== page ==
Alpine This cursed 1900s clock tower anchoring a thriving residential neighborhood is allegedly haunted by its builder’s wife. As the predictable legend goes, she took to the tower to admire the view, only to see the dastardly dickens snogging another lady. The poor wife was jilted so hard, she jumped to her death and has haunted the spot ever since. If you’re into Bloody Mary rituals, try walking backwards around the tower a few times to summon the wife. Then get the hell out of there and enjoy the Palisades Interstate Park.
Port Monmouth This centuries-old home, formally known as the Seabrook-Wilson House, is famous enough to attract countless “paranormal analyzers” searching for signs of drunk Redcoat soldiers spilling Revolutionary War secrets an innkeeper who was all too happy to listen -- and report back. Of course that might all be made up, but supernatural snoops should still keep an eye out for ghost children, furniture that seems to move on its own, and a mysterious woman in white.
Asbury Park Though it’s lacking in unexplainable deaths, the former home of revered writer Stephen Crane emits much spookier vibes -- those of the Misunderstood Artist. Syfy’s Ghost Hunters failed to confirm apparitions here, but visitors have reported unsettling feelings when approaching the house, creepy sounds and voices, and full-blown ghost sightings. Dive deeper into the other side nearby at the late Madam Marie’s fortune telling booth, where Bruce Springsteen learned he’d one day become The Boss. Then, contemplate your own future on the shores of Sunset Park, and drink those terrible visions away at Wonder Bar.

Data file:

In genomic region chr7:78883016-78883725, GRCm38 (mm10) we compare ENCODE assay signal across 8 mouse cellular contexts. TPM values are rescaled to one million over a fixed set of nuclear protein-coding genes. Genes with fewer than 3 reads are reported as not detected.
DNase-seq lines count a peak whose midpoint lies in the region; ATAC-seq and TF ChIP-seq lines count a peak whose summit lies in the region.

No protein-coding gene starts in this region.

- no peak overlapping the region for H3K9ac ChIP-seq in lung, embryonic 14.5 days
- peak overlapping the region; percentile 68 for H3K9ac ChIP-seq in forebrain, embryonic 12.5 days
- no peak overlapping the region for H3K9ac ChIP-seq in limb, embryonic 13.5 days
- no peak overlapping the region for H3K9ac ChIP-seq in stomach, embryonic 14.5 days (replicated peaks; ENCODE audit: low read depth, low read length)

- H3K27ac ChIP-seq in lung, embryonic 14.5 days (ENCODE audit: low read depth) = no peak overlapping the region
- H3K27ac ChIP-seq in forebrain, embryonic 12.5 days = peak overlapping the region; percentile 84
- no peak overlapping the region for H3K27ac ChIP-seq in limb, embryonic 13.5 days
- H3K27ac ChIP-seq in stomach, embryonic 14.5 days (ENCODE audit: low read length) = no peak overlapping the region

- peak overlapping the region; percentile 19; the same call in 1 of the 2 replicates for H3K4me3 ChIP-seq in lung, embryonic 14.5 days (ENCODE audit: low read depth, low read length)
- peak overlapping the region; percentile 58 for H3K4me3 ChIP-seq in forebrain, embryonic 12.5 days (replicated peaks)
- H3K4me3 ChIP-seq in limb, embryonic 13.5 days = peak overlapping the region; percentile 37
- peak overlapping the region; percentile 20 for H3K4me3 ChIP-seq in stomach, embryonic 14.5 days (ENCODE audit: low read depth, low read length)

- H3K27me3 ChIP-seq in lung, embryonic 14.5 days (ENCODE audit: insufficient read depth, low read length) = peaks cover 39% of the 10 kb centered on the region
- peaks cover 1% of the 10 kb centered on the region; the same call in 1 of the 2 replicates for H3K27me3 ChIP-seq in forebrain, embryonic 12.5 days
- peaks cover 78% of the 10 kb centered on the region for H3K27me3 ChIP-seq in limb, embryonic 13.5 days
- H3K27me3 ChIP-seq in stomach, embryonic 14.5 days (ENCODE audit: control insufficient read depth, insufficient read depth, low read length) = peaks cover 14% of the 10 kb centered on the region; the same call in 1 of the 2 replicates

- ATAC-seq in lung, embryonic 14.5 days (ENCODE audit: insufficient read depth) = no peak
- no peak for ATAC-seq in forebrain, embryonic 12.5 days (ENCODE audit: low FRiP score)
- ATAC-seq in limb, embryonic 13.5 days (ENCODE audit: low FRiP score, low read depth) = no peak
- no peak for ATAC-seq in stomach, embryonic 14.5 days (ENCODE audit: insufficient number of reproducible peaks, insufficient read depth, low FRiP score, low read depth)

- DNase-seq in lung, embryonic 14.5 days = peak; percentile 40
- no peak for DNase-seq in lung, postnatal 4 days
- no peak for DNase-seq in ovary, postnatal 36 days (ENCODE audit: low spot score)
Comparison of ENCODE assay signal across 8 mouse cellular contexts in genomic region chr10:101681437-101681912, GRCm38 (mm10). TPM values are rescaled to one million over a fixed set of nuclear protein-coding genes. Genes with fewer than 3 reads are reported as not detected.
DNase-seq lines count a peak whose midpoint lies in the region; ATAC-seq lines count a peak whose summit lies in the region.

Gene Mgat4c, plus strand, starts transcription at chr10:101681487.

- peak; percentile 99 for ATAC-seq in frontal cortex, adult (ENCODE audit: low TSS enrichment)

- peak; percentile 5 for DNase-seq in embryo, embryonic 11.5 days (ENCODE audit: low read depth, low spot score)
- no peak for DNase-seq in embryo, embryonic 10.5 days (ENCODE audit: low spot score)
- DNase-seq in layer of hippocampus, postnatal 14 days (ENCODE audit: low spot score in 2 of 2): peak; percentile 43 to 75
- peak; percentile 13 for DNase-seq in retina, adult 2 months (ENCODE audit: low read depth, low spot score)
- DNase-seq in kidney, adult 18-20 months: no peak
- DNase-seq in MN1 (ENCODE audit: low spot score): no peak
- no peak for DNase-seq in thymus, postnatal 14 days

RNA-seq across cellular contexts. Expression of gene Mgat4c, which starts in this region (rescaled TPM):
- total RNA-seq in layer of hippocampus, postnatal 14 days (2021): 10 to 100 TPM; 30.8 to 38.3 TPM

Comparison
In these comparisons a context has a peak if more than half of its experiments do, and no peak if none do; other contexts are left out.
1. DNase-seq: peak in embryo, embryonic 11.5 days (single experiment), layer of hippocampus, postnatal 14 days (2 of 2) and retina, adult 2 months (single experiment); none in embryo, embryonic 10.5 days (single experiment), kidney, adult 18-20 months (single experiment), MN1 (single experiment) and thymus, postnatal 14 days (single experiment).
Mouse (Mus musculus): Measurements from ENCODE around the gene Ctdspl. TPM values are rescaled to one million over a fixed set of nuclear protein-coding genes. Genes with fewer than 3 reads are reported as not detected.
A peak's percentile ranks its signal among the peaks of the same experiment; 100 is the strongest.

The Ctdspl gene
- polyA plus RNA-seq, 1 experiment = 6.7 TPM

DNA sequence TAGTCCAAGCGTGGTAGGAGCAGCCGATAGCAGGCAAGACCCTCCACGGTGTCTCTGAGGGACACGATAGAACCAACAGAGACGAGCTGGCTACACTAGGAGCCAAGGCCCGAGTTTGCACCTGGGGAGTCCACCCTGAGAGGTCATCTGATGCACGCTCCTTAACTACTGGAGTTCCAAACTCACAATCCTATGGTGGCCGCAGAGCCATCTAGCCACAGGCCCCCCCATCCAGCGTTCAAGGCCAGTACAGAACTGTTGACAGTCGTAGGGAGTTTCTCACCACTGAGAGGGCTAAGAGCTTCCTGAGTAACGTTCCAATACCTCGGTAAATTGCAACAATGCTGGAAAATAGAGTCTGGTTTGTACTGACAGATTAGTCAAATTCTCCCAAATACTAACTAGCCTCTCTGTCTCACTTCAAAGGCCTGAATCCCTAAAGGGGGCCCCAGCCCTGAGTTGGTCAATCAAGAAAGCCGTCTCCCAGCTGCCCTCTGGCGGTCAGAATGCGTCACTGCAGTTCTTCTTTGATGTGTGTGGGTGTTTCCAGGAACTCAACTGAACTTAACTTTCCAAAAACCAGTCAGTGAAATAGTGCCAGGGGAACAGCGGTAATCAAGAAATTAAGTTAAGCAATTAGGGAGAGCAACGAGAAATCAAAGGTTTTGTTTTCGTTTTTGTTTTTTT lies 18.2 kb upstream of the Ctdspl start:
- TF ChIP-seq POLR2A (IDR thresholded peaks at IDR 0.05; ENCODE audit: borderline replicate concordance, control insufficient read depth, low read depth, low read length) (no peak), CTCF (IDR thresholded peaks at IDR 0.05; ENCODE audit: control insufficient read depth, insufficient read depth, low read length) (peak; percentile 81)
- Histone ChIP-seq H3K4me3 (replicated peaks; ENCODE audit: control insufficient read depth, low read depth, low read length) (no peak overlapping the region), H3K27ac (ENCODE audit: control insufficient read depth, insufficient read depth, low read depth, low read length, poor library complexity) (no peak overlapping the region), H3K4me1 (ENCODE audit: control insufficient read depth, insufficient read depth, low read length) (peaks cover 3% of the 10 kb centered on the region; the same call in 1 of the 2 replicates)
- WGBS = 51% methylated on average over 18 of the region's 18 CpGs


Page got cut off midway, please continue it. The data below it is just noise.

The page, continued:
Multiple counties New Jersey’s dedicated spawn of Satan is also an avid outdoorsman. The New Jersey Devil is said to haunt the Pine Barrens, a sandy-soiled forest that extends through seven counties. There were enough sightings in 1909 to keep the legend alive through present day, though buzzkills speculate that Jersey’s Lucifer is just a large mammal. Indian Cabin Road runs through the Pinelands, so you can deal with the devil from the safety of your vehicle and make a quick getaway when things get dicey. And if you accidentally swap your soul for sandwich, you can abscond to nearby Ong’s Hat, which might just be home to an interdimensional portal.
Burlington County Burlington County Prison is a hotspot for sociology, architecture, and criminal law buffs, so maybe keep your amateur thermal cam and DIY EMF meter tucked away during the tour. The prison was open from 1811-1965, and even the Boston Strangler is said to have done time here. Some believe it’s still occupied by a tall dude in uniform, and a few particularly unruly permanent residents who probably thought life in prison was harsh enough.
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Ruby Anderson is an editorial assistant at Thrillist and, impressively, a direct descendent of someone who reads Sherwood Anderson.